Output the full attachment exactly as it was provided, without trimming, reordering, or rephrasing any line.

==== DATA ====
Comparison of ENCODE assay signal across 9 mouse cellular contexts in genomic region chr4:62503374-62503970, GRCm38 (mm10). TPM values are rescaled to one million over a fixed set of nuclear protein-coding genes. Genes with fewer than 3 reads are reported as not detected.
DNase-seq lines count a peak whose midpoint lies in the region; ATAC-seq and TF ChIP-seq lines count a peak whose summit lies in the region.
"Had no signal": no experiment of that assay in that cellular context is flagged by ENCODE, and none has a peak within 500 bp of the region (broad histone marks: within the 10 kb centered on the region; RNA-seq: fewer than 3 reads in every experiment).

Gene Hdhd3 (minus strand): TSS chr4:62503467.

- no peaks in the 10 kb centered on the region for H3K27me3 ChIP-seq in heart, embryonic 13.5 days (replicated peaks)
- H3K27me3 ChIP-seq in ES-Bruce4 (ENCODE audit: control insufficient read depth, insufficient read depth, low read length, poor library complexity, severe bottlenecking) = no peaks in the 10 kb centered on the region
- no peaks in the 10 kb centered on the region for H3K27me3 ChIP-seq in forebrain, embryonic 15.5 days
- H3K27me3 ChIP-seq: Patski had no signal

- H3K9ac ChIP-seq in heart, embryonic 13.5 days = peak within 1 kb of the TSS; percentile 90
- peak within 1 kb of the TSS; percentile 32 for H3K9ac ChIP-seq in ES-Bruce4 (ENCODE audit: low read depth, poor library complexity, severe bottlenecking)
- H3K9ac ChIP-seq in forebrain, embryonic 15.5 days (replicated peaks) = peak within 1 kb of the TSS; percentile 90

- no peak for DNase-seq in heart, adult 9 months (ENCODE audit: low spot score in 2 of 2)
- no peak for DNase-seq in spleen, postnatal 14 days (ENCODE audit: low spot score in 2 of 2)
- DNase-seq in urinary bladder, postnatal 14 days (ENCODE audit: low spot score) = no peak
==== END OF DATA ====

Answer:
Comparison of ENCODE assay signal across 9 mouse cellular contexts in genomic region chr4:62503374-62503970, GRCm38 (mm10). TPM values are rescaled to one million over a fixed set of nuclear protein-coding genes. Genes with fewer than 3 reads are reported as not detected.
DNase-seq lines count a peak whose midpoint lies in the region; ATAC-seq and TF ChIP-seq lines count a peak whose summit lies in the region.
"Had no signal": no experiment of that assay in that cellular context is flagged by ENCODE, and none has a peak within 500 bp of the region (broad histone marks: within the 10 kb centered on the region; RNA-seq: fewer than 3 reads in every experiment).

Gene Hdhd3 (minus strand): TSS chr4:62503467.

- no peaks in the 10 kb centered on the region for H3K27me3 ChIP-seq in heart, embryonic 13.5 days (replicated peaks)
- H3K27me3 ChIP-seq in ES-Bruce4 (ENCODE audit: control insufficient read depth, insufficient read depth, low read length, poor library complexity, severe bottlenecking) = no peaks in the 10 kb centered on the region
- no peaks in the 10 kb centered on the region for H3K27me3 ChIP-seq in forebrain, embryonic 15.5 days
- H3K27me3 ChIP-seq: Patski had no signal

- H3K9ac ChIP-seq in heart, embryonic 13.5 days = peak within 1 kb of the TSS; percentile 90
- peak within 1 kb of the TSS; percentile 32 for H3K9ac ChIP-seq in ES-Bruce4 (ENCODE audit: low read depth, poor library complexity, severe bottlenecking)
- H3K9ac ChIP-seq in forebrain, embryonic 15.5 days (replicated peaks) = peak within 1 kb of the TSS; percentile 90

- no peak for DNase-seq in heart, adult 9 months (ENCODE audit: low spot score in 2 of 2)
- no peak for DNase-seq in spleen, postnatal 14 days (ENCODE audit: low spot score in 2 of 2)
- DNase-seq in urinary bladder, postnatal 14 days (ENCODE audit: low spot score) = no peak